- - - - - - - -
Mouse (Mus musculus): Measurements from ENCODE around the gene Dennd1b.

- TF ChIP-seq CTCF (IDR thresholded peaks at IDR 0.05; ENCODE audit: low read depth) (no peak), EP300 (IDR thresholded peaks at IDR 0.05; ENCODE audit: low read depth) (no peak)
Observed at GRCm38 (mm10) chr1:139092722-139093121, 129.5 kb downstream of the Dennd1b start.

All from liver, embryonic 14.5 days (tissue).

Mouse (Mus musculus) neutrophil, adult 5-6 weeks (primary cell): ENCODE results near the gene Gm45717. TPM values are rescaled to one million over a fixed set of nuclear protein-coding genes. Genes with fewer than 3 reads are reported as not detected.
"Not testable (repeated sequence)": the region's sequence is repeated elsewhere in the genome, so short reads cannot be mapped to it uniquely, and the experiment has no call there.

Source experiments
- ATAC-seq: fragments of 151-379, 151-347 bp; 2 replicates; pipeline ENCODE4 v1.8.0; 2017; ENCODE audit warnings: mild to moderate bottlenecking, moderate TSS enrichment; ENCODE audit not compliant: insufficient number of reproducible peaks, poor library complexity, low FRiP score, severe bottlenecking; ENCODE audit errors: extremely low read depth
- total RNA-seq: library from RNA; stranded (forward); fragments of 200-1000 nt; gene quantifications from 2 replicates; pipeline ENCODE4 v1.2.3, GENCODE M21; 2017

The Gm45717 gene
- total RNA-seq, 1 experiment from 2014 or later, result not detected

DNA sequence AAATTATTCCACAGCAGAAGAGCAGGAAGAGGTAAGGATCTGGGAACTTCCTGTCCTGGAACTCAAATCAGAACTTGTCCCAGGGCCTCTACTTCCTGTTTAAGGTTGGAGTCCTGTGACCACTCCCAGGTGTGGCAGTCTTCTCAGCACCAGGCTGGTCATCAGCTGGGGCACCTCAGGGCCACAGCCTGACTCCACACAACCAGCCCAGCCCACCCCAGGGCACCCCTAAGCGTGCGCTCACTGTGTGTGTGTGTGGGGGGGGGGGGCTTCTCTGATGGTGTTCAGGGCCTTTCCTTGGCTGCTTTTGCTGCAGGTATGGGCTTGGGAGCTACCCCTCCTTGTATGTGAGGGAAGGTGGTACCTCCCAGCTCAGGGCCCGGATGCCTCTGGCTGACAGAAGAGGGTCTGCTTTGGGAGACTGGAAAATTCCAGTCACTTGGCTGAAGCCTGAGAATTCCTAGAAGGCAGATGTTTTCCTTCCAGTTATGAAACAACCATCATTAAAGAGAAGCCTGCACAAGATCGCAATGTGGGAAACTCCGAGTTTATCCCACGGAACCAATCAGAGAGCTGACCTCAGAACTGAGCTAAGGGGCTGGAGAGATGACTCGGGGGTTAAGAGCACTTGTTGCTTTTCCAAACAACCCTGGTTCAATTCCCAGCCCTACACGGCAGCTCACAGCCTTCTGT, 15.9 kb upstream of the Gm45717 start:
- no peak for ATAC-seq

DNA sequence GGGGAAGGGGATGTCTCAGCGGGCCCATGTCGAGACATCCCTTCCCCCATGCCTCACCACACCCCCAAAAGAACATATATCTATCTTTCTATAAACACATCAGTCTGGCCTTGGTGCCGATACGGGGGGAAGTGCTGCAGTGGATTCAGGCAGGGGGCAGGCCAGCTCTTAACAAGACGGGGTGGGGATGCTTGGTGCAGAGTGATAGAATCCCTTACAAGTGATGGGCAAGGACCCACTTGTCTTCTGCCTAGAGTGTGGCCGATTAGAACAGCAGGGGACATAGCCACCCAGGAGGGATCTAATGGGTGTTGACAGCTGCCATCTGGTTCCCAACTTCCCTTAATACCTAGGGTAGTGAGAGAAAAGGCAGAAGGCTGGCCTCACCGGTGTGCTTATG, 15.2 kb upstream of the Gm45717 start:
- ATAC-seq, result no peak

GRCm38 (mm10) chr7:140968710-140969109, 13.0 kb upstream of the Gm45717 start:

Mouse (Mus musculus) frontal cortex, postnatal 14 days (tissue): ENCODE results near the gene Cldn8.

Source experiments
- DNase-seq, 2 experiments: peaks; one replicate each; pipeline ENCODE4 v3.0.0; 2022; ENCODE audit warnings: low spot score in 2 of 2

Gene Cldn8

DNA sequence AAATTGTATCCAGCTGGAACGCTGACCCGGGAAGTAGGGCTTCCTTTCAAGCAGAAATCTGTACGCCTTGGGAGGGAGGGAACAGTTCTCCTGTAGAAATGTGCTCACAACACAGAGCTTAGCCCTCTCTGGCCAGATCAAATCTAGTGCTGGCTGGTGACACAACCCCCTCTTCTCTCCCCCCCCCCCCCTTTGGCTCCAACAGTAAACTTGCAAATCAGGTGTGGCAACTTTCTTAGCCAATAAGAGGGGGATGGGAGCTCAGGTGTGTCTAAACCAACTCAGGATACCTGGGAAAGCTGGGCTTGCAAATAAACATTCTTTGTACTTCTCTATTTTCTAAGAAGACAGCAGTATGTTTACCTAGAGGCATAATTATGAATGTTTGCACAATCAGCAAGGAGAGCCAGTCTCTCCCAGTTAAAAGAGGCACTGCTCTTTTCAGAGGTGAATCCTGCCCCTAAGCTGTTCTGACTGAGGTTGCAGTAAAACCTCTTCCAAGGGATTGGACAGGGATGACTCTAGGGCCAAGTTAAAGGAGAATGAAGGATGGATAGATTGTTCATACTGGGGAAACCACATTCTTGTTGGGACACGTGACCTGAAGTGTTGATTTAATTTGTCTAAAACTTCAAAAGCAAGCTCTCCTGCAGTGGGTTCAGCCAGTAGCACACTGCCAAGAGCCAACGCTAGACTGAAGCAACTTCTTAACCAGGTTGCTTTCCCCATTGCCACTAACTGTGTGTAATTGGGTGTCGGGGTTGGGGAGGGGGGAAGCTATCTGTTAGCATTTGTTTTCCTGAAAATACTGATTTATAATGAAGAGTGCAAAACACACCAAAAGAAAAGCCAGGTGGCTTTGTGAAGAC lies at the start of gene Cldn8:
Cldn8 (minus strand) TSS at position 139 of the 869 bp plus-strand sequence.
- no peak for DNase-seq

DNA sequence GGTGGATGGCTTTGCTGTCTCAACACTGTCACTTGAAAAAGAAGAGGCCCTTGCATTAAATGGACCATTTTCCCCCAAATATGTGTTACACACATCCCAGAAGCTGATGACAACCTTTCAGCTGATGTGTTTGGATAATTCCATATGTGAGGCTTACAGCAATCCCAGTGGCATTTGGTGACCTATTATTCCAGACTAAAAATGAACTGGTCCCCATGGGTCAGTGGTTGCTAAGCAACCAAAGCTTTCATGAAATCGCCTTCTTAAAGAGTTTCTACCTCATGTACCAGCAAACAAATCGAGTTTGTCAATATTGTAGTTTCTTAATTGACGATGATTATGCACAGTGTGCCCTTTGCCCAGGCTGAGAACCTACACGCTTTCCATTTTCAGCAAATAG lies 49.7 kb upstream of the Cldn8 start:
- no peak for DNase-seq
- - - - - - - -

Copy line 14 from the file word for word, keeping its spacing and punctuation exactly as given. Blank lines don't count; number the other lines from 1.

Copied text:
DNA sequence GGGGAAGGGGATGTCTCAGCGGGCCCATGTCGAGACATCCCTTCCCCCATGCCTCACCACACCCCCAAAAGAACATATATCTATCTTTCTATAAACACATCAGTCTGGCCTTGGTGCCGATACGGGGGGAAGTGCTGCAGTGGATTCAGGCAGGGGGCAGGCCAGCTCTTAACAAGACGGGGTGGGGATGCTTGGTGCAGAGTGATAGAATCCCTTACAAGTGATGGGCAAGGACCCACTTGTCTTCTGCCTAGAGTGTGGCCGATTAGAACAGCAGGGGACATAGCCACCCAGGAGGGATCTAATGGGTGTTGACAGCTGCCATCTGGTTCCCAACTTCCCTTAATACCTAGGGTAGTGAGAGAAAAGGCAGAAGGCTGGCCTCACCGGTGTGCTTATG, 15.2 kb upstream of the Gm45717 start: